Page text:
Warts:Cutaneous warts are small, rough growths that are caused by…
Warts:Cutaneous warts are small, rough growths that are caused by infection of keratinocytes with human papilloma virus (HPV). They can appear anywhere on the skin but are commonly seen on the hands and feet.
A verruca (also known as a plantar wart) is a wart on the sole of the foot.
Consider Treatment if:
The wart is painful (for example on the soles of the feet or near the nails).
The wart is cosmetically unsightly (for example on the hands or face).
The person requests treatment, and the wart is persisting.
Cutaneous warts resolve with months or years without treatment
Treatment an be prolonged require numerous treatments and can have adverse effects e.g scarring
Treatment options- adults and older children
Topical salicylic acid (15–50%) applied daily for up to 12 weeks. For more information see the section on Topical salicylic acid.
Combination therapy with salicylic acid and cryotherapy (applying topical salicylic acid preparations between cryotherapy sessions once the scabbing from cryotherapy has resolved).
A shorter cryotherapy freeze (for example 5–10 seconds) or a weaker strength topical salicylic acid preparation (for example 17% or less) is recommended for plane warts on the back of the hands, as scarring is more likely to occur.
Plantar warts are difficult to treat and cryotherapy is unlikely to help — as pain caused by plantar warts is usually due to thickening of the skin regular paring can help make the feet more comfortable. Care should be taken when paring to avoid abrading the surrounding normal skin, as this may lead to spread.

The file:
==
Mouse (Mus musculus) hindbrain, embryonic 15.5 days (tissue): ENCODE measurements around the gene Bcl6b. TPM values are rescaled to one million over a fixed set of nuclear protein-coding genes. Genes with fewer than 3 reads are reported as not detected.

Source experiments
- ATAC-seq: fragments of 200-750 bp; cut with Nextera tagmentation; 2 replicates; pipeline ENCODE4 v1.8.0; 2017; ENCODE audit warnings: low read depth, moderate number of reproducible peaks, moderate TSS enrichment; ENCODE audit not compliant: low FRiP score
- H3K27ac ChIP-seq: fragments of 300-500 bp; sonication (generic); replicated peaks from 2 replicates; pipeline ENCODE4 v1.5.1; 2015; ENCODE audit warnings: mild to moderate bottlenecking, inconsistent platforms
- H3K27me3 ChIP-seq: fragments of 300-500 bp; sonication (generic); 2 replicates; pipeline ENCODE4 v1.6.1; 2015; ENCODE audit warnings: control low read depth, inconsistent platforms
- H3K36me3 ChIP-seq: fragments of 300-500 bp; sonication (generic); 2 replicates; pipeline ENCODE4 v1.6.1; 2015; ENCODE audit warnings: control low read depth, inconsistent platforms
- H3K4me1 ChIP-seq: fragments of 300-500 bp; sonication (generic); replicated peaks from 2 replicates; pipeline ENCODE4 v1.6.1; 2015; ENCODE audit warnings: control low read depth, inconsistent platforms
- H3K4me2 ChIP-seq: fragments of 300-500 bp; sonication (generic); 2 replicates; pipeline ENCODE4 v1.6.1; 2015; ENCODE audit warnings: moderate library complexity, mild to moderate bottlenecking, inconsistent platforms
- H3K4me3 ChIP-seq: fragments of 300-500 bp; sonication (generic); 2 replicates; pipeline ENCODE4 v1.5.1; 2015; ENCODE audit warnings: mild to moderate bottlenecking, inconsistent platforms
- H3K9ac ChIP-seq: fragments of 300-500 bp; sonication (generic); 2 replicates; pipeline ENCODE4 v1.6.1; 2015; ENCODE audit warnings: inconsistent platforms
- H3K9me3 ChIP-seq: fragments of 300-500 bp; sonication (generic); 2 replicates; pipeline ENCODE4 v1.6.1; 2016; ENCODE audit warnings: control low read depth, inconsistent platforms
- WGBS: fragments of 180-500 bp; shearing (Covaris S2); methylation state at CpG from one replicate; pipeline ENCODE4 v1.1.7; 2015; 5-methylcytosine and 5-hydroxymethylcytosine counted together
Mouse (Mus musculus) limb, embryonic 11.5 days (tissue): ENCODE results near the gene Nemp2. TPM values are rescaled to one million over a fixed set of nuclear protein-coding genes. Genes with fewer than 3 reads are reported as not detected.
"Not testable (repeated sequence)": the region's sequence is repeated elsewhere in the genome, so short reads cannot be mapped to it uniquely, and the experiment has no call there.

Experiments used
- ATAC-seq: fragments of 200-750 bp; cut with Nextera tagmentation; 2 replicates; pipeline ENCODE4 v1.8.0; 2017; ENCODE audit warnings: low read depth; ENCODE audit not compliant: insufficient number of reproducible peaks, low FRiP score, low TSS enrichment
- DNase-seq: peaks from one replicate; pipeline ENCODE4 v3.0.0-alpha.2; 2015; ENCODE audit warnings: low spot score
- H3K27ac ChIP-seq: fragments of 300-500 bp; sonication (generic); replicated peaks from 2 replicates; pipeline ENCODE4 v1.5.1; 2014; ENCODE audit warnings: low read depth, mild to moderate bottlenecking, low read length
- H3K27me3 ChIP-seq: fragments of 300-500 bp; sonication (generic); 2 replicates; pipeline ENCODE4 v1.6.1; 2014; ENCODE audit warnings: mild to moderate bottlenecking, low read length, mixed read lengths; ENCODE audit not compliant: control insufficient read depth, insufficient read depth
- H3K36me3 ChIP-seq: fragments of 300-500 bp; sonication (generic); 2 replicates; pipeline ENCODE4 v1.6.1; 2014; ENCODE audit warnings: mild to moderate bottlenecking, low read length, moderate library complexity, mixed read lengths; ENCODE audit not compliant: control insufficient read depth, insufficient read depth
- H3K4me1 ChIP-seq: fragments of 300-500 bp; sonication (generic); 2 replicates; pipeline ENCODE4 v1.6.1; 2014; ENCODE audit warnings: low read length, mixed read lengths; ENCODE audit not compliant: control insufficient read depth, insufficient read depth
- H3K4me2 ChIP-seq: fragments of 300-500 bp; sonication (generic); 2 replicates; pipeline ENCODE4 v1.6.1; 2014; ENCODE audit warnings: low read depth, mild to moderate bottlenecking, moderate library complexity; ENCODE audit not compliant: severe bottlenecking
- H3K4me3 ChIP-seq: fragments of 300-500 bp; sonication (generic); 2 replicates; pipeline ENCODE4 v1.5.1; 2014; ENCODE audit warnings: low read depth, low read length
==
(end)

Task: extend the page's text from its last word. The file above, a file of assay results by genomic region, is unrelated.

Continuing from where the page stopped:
consider previous Rx and patient choice
Cryotherapy with liquid nitrogen (usually carried out every 2 weeks until the wart is gone, up to a maximum of six treatments). Note, cryotherapy is only suitable for some older children who are likely to tolerate this treatment.
Hyperkeratotic lesions of the hand or feet e.g. Actinic keratosis, Bowen’s disease, Seborrheic keratosis, Knuckle pads, SCC, Focal palmoplantar keratoderma, Lichen planus, Angiokeratoma
Corns and Calluses
Referral to dermatology
person is immunocompromised
extensive areas of skin affected e.g. mosaic warts of hands and feet
Palmar and plantar warts: grow on the palms and the soles of the feet (verrucae). They often have central dark dots (thrombosed capillaries) and may be painful.
Mosaic warts occur when palmar or plantar warts coalesce into larger plaques on the hands and feet
Filiform warts: finger-like appearance and may have a stalk (more common on the face and neck).
Plane warts: usually round, flat-topped, and skin coloured or greyish yellow (common on the backs of hands).
Common warts: firm, raised papules with a rough surface that resembles a cauliflower (common on knuckles, knees, and fingers)
Periungual warts are common warts around the nails that can be painful and disturb nail growth — nail biting is a risk factor.
usually clinical diagnosis and further Ix not required
not harmful, will resolve without treatment
Warts are contagious, but the risk of transmission is thought to be low
how to reduce risk of transmission
How to reduce personal spread (auto-inoculation):
Not to restrict children from activities and sports
Patient information leaflets